Under the 2018 Tax Cuts and Jobs Act (TCJA), any divorce finalized after January 1, 2019 will not allow for the deduction of spousal support, also commonly known as ‘alimony’. Because of the looming changes in the law, there has been a rush to the court-house to accelerate divorces in places like California and New York. New Mexico does not keep updates stats on the numbers of divorces filed, but one local Albuquerque divorce attorney for wealthy clients has noted a recent increase in business.
Often the amount of spousal support can be substantial, particularly after a long marriage or one party earns significantly more than the other. The IRS estimates that about 600,000 individuals, or 20% of the divorces per year receive spousal support after a divorce. According to the Leimberg newsletter, it tends to be the “richer” Americans who deduct alimony and the loss of this deduction will result in those alimony payers paying up to 37% on those alimony payments, as opposed to the recipient spouses who are often in a lower marginal income tax bracket. The net effect of the loss of the tax deduction is significant. The Joint Committee on Taxation estimates elimination of the tax break will increase federal revenues by $7 billion over 10 years.
Divorcing after January 1, 2019 means that judges will most likely start awarding smaller payments as the lost tax deduction shrinks what the higher earner can afford. But working with your estate and tax professionals may also result in work-arounds to the 2018 Tax Cuts and Jobs Act (TCJA). Foregone alimony that would have been paid had it been deductible could be made up with other assets such as a property settlement, with low basis assets like real estate. The ex-spouse who receives the real estate in the divorce settlement needs to liquidate it, the ex-spouse will get the associated tax hit with the sale – at the lower tax rate.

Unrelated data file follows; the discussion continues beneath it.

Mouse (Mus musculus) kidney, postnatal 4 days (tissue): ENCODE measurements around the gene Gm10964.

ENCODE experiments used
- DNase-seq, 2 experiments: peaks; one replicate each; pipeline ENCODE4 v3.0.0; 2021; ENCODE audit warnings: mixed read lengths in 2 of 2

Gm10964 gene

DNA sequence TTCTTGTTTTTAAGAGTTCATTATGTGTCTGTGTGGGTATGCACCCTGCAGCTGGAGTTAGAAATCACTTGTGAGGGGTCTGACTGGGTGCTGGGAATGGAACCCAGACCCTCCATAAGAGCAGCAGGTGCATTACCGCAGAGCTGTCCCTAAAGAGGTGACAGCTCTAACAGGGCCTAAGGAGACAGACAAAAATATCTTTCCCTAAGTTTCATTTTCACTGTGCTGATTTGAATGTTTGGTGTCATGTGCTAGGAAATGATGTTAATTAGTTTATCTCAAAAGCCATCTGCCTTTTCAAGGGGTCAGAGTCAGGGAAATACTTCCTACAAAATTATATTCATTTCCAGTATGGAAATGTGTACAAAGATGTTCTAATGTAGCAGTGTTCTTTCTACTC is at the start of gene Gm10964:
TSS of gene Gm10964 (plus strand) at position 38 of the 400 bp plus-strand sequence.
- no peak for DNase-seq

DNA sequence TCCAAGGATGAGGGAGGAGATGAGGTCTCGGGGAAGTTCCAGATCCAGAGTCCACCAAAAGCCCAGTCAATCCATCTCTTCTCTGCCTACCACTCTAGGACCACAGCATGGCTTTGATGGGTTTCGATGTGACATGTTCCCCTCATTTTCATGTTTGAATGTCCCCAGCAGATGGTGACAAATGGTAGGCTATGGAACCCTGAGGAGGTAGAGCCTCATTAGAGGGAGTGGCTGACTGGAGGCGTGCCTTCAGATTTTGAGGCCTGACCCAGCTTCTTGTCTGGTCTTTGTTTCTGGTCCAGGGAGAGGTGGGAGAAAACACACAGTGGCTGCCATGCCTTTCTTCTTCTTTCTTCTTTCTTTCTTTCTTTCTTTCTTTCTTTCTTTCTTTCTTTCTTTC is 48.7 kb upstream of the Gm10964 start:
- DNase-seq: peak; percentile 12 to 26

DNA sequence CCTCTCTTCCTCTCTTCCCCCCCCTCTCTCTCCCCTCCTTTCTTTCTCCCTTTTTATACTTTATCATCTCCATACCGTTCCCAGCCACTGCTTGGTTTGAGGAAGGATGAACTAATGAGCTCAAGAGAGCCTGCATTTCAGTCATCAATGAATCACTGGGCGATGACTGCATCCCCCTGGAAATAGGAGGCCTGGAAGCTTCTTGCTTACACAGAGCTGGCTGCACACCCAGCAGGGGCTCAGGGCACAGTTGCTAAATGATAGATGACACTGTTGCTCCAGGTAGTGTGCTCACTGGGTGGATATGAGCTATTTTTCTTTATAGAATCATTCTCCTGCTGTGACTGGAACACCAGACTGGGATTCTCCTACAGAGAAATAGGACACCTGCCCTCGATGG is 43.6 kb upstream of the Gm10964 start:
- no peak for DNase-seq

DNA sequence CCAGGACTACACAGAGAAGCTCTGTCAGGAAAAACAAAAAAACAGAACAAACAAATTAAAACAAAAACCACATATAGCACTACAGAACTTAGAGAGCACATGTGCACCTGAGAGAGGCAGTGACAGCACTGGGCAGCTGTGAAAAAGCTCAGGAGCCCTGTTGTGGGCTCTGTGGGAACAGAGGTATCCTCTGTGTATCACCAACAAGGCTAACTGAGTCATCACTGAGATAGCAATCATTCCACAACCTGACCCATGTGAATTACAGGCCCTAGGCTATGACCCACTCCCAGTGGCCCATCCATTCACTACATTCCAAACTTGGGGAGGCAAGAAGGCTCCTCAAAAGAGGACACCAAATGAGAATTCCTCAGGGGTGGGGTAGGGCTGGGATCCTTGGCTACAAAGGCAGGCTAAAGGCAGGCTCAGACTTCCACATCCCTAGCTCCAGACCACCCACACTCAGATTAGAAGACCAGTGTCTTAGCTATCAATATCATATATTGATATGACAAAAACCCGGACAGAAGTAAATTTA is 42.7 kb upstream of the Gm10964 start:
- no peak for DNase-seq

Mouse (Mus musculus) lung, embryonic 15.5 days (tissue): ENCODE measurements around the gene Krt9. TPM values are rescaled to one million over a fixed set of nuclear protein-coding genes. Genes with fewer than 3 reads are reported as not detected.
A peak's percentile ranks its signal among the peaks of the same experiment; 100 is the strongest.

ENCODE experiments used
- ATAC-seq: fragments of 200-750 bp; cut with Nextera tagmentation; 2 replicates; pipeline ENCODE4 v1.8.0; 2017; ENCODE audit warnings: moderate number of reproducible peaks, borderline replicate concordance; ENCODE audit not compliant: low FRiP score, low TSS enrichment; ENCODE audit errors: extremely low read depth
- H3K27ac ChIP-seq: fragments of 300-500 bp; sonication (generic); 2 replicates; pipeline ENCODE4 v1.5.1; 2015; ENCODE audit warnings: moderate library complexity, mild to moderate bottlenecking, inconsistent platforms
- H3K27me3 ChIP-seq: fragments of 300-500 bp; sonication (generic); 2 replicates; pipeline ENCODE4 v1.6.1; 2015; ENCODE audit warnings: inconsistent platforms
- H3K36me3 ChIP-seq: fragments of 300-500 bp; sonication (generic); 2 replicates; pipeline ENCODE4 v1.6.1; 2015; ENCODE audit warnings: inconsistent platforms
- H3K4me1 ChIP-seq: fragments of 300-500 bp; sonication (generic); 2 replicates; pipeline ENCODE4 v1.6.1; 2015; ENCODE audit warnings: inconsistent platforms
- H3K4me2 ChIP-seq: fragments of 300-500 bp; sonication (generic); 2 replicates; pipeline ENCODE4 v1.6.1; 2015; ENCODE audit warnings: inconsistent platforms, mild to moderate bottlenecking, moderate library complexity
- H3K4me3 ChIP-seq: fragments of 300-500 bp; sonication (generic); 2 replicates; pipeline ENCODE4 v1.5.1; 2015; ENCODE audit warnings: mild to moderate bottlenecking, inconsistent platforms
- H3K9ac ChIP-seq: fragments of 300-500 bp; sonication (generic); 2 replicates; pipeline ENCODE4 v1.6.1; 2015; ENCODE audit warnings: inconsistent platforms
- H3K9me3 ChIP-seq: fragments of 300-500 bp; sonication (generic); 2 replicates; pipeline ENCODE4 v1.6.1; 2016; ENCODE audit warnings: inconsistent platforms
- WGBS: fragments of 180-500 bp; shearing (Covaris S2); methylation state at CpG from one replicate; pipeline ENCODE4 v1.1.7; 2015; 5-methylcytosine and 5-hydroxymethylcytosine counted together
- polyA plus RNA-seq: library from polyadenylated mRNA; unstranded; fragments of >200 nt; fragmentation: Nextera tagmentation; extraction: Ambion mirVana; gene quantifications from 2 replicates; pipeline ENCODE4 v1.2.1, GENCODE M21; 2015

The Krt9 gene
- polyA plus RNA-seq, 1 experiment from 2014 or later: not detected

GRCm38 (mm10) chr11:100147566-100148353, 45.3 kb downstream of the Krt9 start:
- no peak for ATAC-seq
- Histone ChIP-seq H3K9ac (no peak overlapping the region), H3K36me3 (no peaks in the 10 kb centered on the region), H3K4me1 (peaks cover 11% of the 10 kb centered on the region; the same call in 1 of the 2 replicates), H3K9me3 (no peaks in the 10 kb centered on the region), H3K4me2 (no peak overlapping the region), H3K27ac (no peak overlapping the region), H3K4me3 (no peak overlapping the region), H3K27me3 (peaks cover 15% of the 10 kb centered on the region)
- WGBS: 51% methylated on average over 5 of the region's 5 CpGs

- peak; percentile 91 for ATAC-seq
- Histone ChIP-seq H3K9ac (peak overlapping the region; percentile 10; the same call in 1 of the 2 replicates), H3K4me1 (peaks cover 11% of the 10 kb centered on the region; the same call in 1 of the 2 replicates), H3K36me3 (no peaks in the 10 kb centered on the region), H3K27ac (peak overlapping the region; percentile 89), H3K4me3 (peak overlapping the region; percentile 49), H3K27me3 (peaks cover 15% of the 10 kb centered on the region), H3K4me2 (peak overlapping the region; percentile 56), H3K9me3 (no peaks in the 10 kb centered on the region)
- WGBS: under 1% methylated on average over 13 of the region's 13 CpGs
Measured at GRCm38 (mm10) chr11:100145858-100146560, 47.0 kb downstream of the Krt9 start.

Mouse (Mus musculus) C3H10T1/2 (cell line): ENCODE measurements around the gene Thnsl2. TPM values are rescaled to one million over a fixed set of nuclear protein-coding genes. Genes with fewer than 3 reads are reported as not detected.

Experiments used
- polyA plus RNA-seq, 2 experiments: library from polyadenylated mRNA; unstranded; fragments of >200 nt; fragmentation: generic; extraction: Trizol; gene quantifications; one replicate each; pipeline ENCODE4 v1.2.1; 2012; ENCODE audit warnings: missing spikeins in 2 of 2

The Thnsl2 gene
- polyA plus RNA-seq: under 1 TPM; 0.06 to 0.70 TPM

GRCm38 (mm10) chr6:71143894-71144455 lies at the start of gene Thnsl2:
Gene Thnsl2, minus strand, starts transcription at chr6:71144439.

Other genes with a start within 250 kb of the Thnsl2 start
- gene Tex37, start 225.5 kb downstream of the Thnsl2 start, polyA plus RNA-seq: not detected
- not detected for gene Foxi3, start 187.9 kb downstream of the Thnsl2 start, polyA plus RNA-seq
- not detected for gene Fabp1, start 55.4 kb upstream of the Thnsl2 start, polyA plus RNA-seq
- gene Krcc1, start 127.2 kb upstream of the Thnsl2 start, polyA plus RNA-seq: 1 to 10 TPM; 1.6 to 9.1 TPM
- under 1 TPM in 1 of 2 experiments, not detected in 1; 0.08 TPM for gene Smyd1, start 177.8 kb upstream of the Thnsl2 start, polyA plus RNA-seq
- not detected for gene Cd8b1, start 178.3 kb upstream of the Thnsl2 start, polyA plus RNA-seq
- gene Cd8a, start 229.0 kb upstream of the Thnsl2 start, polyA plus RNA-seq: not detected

Getting a larger share of tax-deferred retirement accounts is another option. A Qualified Domestic Relations Order (QDRO) that sets up future payments to a lower-earning spouse from a higher-earning spouse’s retirement account would be taxed at the lower earner’s rate when distributions start. Shifting more retirement assets to one spouse over the other spouse also shifts the tax burden with those accounts, which could help alleviate the lost alimony deduction. A Charitable Remainder Trust (CRT) could be another option. The bread-winner spouse could agree to establish a CRT with the non-bread-winner spouse as the income beneficiary of the CRT. That way the bread-winner spouse can get a charitable income tax deduction for funding the CRT and the CRT distributions would be income taxable to the non-bread-winner spouse.
Working with a team of professionals including an Estate Planning attorney, clients who will not be able to complete their divorces before year-end can establish property settlements, shifting qualified retirement accounts under QDROs, and CRTs as possible work-arounds. If you find yourself in this situation, please feel free to call us today at the Foster Legal Advisory Group, 505-835-6580, today.
Estate Planning Newsletter #2664 (September 17, 2018) at http://www.leimbergservices.com, Copyright 2018 Leimberg Information Services, Inc.
Tax Law Prompting Flood of Accelerated Divorces As A Dec. 31 Deadline Looms, Paul Caron, LA Times, Wednesday, September 26, 2018